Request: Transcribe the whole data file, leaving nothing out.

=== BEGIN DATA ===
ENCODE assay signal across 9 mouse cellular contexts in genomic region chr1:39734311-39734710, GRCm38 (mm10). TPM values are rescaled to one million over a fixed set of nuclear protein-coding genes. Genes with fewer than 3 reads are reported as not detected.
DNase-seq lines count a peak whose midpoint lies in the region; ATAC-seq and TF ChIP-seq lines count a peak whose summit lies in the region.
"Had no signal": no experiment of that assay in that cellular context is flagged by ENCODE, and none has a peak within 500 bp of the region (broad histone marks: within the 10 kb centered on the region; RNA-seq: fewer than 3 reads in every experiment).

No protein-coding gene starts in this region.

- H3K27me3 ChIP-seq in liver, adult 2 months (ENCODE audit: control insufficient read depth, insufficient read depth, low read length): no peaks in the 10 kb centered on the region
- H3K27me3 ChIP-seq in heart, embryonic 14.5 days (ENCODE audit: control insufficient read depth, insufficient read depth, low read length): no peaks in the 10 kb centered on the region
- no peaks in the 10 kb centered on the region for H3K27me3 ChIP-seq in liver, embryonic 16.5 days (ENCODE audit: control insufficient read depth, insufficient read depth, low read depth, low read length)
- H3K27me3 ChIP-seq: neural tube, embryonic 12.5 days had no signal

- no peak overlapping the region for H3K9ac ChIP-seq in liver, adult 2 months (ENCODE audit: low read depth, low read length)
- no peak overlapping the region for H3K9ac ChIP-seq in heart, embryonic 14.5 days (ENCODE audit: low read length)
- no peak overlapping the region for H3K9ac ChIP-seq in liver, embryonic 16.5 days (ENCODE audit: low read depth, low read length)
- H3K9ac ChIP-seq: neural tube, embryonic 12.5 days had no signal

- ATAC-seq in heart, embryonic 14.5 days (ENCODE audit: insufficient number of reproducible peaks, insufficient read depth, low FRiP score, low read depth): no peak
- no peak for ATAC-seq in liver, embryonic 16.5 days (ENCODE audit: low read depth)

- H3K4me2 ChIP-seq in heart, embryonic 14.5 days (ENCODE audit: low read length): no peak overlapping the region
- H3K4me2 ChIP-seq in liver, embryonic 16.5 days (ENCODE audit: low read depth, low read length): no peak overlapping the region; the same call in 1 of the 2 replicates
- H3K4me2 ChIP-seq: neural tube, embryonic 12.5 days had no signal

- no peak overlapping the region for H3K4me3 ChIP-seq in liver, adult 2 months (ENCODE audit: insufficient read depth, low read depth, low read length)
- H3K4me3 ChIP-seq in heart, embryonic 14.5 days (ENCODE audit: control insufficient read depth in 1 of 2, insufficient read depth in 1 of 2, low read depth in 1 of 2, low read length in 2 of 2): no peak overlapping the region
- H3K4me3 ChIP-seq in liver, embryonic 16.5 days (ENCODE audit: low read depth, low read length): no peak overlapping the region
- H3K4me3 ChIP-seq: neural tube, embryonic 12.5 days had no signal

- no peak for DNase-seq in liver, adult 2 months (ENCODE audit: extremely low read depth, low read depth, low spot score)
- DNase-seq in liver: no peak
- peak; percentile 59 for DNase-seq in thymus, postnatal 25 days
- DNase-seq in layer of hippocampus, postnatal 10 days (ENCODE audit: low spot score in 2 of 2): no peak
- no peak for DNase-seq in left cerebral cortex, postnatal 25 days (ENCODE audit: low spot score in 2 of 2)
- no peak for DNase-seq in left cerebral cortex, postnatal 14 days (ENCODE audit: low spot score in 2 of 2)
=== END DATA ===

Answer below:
ENCODE assay signal across 9 mouse cellular contexts in genomic region chr1:39734311-39734710, GRCm38 (mm10). TPM values are rescaled to one million over a fixed set of nuclear protein-coding genes. Genes with fewer than 3 reads are reported as not detected.
DNase-seq lines count a peak whose midpoint lies in the region; ATAC-seq and TF ChIP-seq lines count a peak whose summit lies in the region.
"Had no signal": no experiment of that assay in that cellular context is flagged by ENCODE, and none has a peak within 500 bp of the region (broad histone marks: within the 10 kb centered on the region; RNA-seq: fewer than 3 reads in every experiment).

No protein-coding gene starts in this region.

- H3K27me3 ChIP-seq in liver, adult 2 months (ENCODE audit: control insufficient read depth, insufficient read depth, low read length): no peaks in the 10 kb centered on the region
- H3K27me3 ChIP-seq in heart, embryonic 14.5 days (ENCODE audit: control insufficient read depth, insufficient read depth, low read length): no peaks in the 10 kb centered on the region
- no peaks in the 10 kb centered on the region for H3K27me3 ChIP-seq in liver, embryonic 16.5 days (ENCODE audit: control insufficient read depth, insufficient read depth, low read depth, low read length)
- H3K27me3 ChIP-seq: neural tube, embryonic 12.5 days had no signal

- no peak overlapping the region for H3K9ac ChIP-seq in liver, adult 2 months (ENCODE audit: low read depth, low read length)
- no peak overlapping the region for H3K9ac ChIP-seq in heart, embryonic 14.5 days (ENCODE audit: low read length)
- no peak overlapping the region for H3K9ac ChIP-seq in liver, embryonic 16.5 days (ENCODE audit: low read depth, low read length)
- H3K9ac ChIP-seq: neural tube, embryonic 12.5 days had no signal

- ATAC-seq in heart, embryonic 14.5 days (ENCODE audit: insufficient number of reproducible peaks, insufficient read depth, low FRiP score, low read depth): no peak
- no peak for ATAC-seq in liver, embryonic 16.5 days (ENCODE audit: low read depth)

- H3K4me2 ChIP-seq in heart, embryonic 14.5 days (ENCODE audit: low read length): no peak overlapping the region
- H3K4me2 ChIP-seq in liver, embryonic 16.5 days (ENCODE audit: low read depth, low read length): no peak overlapping the region; the same call in 1 of the 2 replicates
- H3K4me2 ChIP-seq: neural tube, embryonic 12.5 days had no signal

- no peak overlapping the region for H3K4me3 ChIP-seq in liver, adult 2 months (ENCODE audit: insufficient read depth, low read depth, low read length)
- H3K4me3 ChIP-seq in heart, embryonic 14.5 days (ENCODE audit: control insufficient read depth in 1 of 2, insufficient read depth in 1 of 2, low read depth in 1 of 2, low read length in 2 of 2): no peak overlapping the region
- H3K4me3 ChIP-seq in liver, embryonic 16.5 days (ENCODE audit: low read depth, low read length): no peak overlapping the region
- H3K4me3 ChIP-seq: neural tube, embryonic 12.5 days had no signal

- no peak for DNase-seq in liver, adult 2 months (ENCODE audit: extremely low read depth, low read depth, low spot score)
- DNase-seq in liver: no peak
- peak; percentile 59 for DNase-seq in thymus, postnatal 25 days
- DNase-seq in layer of hippocampus, postnatal 10 days (ENCODE audit: low spot score in 2 of 2): no peak
- no peak for DNase-seq in left cerebral cortex, postnatal 25 days (ENCODE audit: low spot score in 2 of 2)
- no peak for DNase-seq in left cerebral cortex, postnatal 14 days (ENCODE audit: low spot score in 2 of 2)